(Bloomberg) — Forward oil prices once again strengthened in ways that indicate both tighter physical availability of crude, but also a brighter outlook for consumption once vaccines against Covid-19 start to take effect.
The nearest December Brent futures are now trading at a higher level than the same contracts for December 2022, surging to the highest premium since February on Thursday. The structure, known as backwardation, signals expectations for a tighter supply-demand balance next year. That can be seen in the marked flattening of the oil futures curve over recent weeks.
The more immediate parts of both Brent and WTI curves are also showing signs of strength amid a growing appetite for oil from Asia, and a healthier North Sea market, where many of the world’s international crudes are priced. The amount of crude floating on tankers in the region is starting to dwindle, while flows to Asia from the North Sea are at a six-month high.
It’s a similar picture in the U.S., where the December 2021 to December 2022 spread for West Texas Intermediate crude surged on Wednesday, and strengthened again today. And with a flotilla of tankers expected to haul U.S. oil Asia this month, the shorter-term spread between WTI’s January and February contracts on Wednesday reached its strongest since July.
Oil futures are also benefiting from optimistic updates on the roll-outs of vaccines to combat the Covid-19 pandemic. On Wednesday, Britain’s drug regulator cleared the Covid-19 vaccine from Pfizer Inc. and BioNTech SE for emergency use, ahead of the U.S. Food and Drug Administration and its European Union counterpart.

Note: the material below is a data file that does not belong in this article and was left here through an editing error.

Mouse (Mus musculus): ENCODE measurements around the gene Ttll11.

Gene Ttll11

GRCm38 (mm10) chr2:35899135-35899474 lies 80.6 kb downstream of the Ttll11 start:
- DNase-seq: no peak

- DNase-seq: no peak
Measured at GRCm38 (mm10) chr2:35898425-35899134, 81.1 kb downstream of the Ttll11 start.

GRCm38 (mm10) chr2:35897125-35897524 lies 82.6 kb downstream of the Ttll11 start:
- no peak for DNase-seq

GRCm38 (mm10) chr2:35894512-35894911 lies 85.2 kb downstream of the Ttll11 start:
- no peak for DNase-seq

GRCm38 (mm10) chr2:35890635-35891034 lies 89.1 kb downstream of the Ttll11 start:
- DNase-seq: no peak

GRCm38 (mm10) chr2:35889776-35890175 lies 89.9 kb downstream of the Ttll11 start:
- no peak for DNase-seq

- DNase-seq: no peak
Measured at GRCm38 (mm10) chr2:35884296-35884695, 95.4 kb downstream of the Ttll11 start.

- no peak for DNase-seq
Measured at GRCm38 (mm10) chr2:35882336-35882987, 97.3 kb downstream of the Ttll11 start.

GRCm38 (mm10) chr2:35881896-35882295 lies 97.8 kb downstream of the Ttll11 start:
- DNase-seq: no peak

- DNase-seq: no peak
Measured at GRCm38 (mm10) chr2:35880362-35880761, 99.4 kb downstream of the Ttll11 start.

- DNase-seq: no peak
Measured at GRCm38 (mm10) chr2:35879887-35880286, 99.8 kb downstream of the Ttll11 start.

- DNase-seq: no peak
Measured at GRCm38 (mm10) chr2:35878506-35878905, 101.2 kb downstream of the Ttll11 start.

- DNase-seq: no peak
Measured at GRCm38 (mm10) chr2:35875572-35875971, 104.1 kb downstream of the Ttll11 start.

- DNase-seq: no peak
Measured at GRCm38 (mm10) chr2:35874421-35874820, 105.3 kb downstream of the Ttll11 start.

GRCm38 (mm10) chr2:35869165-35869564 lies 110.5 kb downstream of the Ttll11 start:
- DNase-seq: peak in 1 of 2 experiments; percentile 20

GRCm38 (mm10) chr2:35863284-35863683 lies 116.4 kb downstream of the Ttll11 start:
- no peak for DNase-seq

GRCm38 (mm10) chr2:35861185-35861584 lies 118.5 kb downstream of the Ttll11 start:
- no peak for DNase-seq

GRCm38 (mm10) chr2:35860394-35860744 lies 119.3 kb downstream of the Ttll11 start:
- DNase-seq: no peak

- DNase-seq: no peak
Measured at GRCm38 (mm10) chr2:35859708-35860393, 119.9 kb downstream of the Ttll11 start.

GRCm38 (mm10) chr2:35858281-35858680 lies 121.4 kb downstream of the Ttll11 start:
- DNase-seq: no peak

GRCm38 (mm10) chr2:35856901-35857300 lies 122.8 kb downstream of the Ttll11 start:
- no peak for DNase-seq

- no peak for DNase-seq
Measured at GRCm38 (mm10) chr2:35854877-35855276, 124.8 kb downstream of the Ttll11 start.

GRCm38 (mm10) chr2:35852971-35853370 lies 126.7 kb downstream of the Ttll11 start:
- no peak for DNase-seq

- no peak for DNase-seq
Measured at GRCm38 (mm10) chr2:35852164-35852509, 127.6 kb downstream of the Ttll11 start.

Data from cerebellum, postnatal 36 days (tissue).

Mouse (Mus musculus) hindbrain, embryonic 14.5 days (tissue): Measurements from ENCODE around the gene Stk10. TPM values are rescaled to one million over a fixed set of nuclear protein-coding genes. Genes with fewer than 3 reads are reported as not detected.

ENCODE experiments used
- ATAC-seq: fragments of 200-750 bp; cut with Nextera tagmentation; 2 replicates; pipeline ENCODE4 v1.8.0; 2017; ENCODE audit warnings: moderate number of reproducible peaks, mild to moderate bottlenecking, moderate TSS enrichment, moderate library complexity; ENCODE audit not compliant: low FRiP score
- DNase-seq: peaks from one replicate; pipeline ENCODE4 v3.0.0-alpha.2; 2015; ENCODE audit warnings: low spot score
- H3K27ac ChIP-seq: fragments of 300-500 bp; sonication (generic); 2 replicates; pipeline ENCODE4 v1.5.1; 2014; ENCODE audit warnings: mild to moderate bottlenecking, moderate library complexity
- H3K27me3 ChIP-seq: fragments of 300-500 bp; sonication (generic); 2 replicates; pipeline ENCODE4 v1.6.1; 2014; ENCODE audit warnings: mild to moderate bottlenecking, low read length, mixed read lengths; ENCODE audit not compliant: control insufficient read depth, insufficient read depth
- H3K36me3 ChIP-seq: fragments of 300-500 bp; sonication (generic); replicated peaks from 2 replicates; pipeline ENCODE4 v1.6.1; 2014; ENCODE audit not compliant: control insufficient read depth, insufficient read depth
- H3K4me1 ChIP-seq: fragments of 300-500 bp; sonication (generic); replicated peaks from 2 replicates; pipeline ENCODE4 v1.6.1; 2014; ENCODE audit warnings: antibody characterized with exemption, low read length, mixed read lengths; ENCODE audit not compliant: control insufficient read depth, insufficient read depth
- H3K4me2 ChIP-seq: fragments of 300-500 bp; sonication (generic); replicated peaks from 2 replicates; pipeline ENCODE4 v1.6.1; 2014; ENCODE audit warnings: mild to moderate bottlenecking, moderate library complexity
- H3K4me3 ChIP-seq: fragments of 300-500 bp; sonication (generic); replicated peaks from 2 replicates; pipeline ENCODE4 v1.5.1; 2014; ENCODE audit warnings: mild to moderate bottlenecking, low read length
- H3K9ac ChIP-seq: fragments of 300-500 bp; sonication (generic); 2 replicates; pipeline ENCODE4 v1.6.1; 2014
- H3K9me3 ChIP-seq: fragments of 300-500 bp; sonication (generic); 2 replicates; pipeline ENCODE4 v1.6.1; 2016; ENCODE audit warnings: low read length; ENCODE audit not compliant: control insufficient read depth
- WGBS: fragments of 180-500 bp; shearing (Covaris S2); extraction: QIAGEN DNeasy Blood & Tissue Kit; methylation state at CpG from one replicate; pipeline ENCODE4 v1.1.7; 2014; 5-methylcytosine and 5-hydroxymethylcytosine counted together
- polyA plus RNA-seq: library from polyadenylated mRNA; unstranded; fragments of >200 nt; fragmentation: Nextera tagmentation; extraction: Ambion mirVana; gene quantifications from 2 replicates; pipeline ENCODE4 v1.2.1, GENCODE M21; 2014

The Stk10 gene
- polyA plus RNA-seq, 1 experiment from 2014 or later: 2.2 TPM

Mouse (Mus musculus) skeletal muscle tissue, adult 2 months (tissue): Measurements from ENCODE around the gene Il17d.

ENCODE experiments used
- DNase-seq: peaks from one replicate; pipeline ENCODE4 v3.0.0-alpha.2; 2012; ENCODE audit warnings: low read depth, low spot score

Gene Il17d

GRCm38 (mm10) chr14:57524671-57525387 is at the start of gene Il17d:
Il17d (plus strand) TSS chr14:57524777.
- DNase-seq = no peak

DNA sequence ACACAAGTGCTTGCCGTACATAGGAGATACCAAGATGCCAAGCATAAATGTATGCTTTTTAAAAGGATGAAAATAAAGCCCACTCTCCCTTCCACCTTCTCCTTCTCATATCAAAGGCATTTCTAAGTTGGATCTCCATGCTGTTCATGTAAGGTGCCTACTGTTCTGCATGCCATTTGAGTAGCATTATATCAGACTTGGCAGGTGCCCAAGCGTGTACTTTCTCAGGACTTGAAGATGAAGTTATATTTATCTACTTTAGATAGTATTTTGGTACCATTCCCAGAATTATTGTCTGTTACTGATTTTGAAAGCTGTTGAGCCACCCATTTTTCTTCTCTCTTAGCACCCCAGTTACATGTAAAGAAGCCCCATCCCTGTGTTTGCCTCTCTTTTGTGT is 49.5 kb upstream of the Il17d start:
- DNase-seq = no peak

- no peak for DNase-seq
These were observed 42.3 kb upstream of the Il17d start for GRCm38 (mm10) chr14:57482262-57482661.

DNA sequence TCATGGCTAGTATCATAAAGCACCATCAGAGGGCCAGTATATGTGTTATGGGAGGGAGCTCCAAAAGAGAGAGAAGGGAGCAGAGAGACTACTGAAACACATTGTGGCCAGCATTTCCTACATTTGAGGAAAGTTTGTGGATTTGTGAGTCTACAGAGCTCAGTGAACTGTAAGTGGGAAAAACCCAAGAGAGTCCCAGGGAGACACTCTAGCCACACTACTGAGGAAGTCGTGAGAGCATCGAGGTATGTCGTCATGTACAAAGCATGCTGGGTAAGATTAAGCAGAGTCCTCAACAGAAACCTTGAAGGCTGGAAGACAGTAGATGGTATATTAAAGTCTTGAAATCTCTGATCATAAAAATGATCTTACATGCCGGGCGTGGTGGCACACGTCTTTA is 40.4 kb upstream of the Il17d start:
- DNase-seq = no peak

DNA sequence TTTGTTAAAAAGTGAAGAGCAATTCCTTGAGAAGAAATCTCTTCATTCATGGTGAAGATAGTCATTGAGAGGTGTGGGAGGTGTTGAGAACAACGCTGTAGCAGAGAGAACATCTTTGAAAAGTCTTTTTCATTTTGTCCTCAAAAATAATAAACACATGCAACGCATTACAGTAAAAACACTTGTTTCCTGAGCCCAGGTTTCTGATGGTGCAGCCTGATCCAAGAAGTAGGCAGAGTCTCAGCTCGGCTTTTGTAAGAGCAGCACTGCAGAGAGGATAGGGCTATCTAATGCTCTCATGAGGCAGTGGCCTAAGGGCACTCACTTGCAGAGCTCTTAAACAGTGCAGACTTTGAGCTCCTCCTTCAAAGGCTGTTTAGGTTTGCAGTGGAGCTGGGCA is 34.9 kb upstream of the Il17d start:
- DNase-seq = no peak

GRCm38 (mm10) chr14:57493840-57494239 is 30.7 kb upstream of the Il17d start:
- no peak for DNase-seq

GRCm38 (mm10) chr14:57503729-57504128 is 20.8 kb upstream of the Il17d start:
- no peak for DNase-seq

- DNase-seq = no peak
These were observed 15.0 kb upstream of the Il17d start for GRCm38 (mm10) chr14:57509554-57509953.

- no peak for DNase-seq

The market structure has also flattened as producers take advantage of higher prices to boost their hedging levels. WTI for 2021 has been above $45 a barrel in recent days, making it more attractive for producers to lock in supplies. That has also shown up in positioning data, with the dealers who sell such hedges boosting their short positions by the most since March last week.
The recent shift in the curves is another factor complicating the OPEC+ alliance’s attempts to thrash out a production accord. While the market consensus was for OPEC+ producers to extend the current output curbs by three to six months, higher oil prices have increased the chances of the group agreeing on a shorter time-frame, Citigroup analysts said in a note.
(Updates with latest spreads information throughout.)
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